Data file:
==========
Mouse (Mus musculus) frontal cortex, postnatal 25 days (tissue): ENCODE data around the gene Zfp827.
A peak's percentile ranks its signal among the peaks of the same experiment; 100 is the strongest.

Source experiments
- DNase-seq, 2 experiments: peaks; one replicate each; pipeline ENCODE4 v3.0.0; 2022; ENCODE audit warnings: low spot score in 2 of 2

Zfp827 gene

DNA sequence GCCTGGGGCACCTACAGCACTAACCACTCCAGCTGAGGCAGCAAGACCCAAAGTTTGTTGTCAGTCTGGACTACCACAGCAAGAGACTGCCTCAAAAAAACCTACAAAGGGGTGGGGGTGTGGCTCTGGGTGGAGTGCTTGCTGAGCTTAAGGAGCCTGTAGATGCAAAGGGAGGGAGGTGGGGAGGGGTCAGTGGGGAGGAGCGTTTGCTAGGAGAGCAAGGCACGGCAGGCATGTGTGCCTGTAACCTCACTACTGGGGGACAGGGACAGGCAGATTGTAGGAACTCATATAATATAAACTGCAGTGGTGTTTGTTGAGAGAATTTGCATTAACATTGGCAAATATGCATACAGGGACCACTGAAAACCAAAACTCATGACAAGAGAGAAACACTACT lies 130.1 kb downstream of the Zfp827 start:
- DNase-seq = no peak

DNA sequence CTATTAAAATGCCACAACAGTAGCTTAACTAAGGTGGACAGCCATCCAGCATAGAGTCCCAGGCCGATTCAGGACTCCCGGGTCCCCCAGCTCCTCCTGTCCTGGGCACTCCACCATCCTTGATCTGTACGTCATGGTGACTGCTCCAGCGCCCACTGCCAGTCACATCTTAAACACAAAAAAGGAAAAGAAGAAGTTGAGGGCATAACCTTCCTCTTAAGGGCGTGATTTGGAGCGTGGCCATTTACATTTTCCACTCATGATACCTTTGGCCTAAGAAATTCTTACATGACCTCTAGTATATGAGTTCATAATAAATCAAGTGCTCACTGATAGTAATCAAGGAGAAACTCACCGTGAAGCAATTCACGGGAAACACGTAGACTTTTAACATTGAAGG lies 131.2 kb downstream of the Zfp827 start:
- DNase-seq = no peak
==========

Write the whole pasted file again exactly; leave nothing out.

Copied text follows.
Mouse (Mus musculus) frontal cortex, postnatal 25 days (tissue): ENCODE data around the gene Zfp827.
A peak's percentile ranks its signal among the peaks of the same experiment; 100 is the strongest.

Source experiments
- DNase-seq, 2 experiments: peaks; one replicate each; pipeline ENCODE4 v3.0.0; 2022; ENCODE audit warnings: low spot score in 2 of 2

Zfp827 gene

DNA sequence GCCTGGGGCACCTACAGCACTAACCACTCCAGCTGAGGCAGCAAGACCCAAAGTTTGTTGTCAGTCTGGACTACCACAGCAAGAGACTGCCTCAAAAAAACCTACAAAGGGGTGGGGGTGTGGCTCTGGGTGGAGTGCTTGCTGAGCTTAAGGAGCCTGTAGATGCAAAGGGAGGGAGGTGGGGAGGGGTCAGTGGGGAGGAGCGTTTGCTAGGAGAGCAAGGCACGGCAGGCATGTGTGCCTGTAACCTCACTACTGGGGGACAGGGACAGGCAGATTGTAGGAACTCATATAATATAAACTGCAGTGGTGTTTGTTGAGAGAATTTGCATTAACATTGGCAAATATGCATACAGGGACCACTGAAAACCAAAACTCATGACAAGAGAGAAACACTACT lies 130.1 kb downstream of the Zfp827 start:
- DNase-seq = no peak

DNA sequence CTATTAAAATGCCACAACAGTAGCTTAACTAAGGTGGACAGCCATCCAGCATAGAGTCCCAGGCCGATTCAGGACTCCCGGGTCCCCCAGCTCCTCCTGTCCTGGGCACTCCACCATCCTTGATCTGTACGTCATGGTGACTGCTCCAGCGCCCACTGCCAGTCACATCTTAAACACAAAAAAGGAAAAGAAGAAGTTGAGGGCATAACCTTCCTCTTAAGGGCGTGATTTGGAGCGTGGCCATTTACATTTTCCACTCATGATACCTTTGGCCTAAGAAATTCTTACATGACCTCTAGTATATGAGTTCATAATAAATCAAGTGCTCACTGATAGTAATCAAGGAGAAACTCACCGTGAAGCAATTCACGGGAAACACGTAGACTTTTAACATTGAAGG lies 131.2 kb downstream of the Zfp827 start:
- DNase-seq = no peak